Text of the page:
(e) Detected Blood Vessels

Contrast-limited adaptive Histogram


Equalization

The results of the blood vessels detection are shown in Fig.8


(a), (b), (c), (d) and (e).The closing and the filling operators
are used to close the same intensity values and fill the holes in
the vessels. The result of the closing and the filling of the
images are shown in Fig.8 (a) and 8 (b). To get the blood
vessels area, Otsu algorithm is applied to the difference image
between the closing and the filling images. The result images
are shown in Fig.8 (c) and (d). The blood vessels detected area
is shown in Fig.8 (e).

histogram
equalization
Closing
Filling
Thresholding
Blood Vessels

5. DISCUSSION

Detection

Fig-7: Flow Chart of Blood Vessels Detection

In this paper, the mathematical morphology is applied to


detect the optic disc and the blood vessels. Detection of optic
disc and the blood vessels is the important step for further
processes in the detection of diabetic retinopathy. And also it
helps the ophthalmologists to detect the optic disc and the
vessels more easily and faster. Even on a poor computer
system, this technique can work effectively. This method can
work faster and it can process within a few minutes.
Therefore, this method is suitable for rural area in developing
countries.

6. CONCLUSIONS
(a)

(c)

(b)

(d)

Mathematical morphology method is used for optic disc and


the blood vessels detections. For these detections, the input
images are taken from the websites and "Eye and ENT
General Hospital (Mandalay). The input image is in RGB
colour space and for the further processes the image is
converted into appropriate colour space. The median filter,
averaging filter and the wiener filter are used for the noise
reduction. Among these filter, median filter is chosen for the
filtering purpose because median filter can reduce the effect of
noise without blurring the edge. And then, the adaptive
histogram equalisation technique is used for image
enhancement. It is also used to overcome the uneven
illumination case. Therefore, median filter and the adaptive
histogram equalisation techniques are used for noise reduction
and image enhancement purposes. Optic disc detection and the
blood vessels detection are the major role in the screening of
eye diseases. The results of this work can be used in the future

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IJRET: International Journal of Research in Engineering and Technology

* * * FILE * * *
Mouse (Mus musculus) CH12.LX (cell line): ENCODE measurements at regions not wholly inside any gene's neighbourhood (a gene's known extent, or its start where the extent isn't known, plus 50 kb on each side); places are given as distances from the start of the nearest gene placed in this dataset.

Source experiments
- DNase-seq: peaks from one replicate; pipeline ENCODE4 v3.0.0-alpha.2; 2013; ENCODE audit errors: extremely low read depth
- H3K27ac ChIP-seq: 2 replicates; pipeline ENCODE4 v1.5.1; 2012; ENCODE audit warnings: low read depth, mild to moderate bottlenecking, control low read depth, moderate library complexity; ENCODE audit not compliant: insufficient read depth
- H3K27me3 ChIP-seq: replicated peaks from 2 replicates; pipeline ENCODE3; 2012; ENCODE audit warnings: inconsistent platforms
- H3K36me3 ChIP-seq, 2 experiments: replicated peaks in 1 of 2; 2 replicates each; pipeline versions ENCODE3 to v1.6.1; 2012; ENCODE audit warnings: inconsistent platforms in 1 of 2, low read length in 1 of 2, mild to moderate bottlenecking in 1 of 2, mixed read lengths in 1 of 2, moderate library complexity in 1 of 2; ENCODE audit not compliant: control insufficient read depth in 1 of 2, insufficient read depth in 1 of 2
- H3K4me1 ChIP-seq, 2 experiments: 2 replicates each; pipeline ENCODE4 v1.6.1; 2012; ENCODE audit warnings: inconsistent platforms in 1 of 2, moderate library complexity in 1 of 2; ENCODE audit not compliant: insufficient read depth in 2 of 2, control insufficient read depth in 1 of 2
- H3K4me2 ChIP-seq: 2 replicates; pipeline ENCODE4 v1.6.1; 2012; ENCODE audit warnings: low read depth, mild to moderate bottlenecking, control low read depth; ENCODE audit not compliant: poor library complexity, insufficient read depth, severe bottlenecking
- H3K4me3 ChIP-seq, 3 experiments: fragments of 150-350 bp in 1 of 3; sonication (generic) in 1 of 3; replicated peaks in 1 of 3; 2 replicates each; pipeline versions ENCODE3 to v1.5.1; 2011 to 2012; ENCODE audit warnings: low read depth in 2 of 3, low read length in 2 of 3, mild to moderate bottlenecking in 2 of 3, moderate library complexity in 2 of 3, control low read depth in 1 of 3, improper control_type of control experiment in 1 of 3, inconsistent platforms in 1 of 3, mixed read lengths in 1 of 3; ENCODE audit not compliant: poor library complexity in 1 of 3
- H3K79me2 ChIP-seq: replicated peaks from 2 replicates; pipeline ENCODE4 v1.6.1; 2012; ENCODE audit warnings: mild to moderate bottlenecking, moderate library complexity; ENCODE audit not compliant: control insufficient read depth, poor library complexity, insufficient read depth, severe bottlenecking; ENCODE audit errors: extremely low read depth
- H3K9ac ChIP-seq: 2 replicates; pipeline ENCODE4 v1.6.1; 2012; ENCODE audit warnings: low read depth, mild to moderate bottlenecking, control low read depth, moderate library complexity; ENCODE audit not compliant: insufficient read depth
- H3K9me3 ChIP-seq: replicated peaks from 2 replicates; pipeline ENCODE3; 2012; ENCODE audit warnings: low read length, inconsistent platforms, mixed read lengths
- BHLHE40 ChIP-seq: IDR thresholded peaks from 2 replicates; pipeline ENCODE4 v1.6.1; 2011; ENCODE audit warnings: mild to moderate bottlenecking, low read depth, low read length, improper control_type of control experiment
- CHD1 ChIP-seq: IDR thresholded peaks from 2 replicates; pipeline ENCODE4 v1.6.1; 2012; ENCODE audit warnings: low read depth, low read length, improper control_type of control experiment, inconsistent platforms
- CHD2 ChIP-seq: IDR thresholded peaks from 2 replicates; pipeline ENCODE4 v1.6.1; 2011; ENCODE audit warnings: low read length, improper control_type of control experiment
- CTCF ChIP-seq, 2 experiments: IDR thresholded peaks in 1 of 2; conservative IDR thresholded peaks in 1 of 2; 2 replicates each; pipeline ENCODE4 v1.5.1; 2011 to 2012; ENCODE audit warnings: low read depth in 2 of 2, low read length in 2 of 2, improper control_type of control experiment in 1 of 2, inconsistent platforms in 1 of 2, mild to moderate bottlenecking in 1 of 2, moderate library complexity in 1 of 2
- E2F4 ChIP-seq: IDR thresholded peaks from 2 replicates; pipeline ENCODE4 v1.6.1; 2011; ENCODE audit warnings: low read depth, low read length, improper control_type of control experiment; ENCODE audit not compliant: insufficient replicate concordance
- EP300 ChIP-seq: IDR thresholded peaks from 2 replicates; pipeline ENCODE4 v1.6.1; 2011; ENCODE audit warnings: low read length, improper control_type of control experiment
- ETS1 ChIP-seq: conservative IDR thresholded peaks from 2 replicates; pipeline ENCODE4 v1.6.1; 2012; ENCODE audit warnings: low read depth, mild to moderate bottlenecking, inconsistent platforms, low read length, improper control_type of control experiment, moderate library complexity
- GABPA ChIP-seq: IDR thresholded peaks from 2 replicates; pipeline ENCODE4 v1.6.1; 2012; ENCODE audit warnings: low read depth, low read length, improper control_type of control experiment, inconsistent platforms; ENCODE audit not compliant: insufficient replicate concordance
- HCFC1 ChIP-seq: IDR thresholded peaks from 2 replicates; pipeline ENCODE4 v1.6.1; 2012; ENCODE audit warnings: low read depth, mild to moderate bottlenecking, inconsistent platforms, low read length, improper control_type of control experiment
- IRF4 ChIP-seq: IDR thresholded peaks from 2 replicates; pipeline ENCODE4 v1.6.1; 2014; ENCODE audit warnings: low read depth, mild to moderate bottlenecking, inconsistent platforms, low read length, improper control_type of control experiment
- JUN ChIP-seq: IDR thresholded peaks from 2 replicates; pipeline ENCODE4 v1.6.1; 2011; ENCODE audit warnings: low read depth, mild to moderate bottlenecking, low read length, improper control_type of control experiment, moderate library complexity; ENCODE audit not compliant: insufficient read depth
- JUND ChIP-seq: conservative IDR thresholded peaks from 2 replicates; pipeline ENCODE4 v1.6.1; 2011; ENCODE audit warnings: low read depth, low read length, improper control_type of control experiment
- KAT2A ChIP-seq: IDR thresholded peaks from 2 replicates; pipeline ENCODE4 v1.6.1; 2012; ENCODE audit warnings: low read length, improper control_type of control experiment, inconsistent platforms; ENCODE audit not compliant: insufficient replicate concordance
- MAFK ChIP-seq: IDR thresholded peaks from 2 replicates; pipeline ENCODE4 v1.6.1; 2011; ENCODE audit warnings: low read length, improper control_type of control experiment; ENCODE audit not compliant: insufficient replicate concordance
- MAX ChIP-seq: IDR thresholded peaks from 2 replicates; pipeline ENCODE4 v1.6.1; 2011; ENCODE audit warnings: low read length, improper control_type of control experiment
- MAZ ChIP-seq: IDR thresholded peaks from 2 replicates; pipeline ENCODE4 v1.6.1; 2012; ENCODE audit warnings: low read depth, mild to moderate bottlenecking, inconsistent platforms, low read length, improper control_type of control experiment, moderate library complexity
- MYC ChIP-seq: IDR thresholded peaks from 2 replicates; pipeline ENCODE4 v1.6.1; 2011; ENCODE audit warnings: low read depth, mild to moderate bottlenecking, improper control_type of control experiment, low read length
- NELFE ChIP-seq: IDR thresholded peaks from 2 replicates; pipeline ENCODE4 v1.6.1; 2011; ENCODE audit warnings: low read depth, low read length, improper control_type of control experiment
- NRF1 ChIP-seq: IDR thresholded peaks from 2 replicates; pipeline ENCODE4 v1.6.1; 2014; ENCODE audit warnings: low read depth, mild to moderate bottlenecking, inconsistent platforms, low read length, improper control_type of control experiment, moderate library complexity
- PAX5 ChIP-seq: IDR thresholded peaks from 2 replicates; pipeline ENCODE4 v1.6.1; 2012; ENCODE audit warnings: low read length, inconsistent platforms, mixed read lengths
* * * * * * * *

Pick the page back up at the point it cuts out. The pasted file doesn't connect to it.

processes such as the screening of diabetic retinopathy,


glaucoma and so on. This detection method doesn't need the
highly efficient computer so it is suitable for rural area in
developing countries.

[10].

ACKNOWLEDGEMENT
The author would like to thank to his supervisor Dr.Aung Soe
Khaing who gives the good advices for this research. The
author also would like to acknowledge the head of Department
of Electronic Engineering, Mandalay Technological
University. The author is highly grateful to all his teachers,
Department
of
Electronic
Engineering,
Mandalay
Technological University. And also the author would like to
thank to all doctors in EYE and ENT General Hospital
(Mandalay).

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BIOGRAPHIES
Oakar Phyo received his Bachelor degree in
Electronics from Technological University
(Mandalay), Myanmar in 2012. He is a master
candidate
of
Electronics
Engineering
Department at Mandalay Technological
University. His interest research include image processing and
biomedical.
He received Bachelor of Engineering in
Electronics from Mandalay Technological
University, Mandalay, Myanmar, in 2004
and Master of Engineering in Electronics
from Yangon Technological University,
Yangon, Myanmar, in 2006. He has continued his PhD
dissertation in 2006. From October 2008 to September 2010,
he was doing research on Spatial Frequency Analysis of the
Human Brain at the Institute of Biomedical Engineering and
Informatics, Technical University Ilmenau, Germany. He

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received his PhD in Electronic Engineering from Mandalay


Technological University, Mandalay, Myanmar, in 2011.
He is now Associate Professor at Department of Electronic
Engineering, Mandalay Technological University, and
Mandalay, Myanmar. His research interests include computer
based Electrocardiogram (ECG) system, biomedical signal and
image processing, bioinstrumentation and telemedicine. Dr.
Aung Soe Khaing was responsible for the ECG laboratory for
the biomedical engineering students at the Institute of
Biomedical Engineering and Informatics, Technical
University Ilmenau, Germany from October 2008 to
September 2010.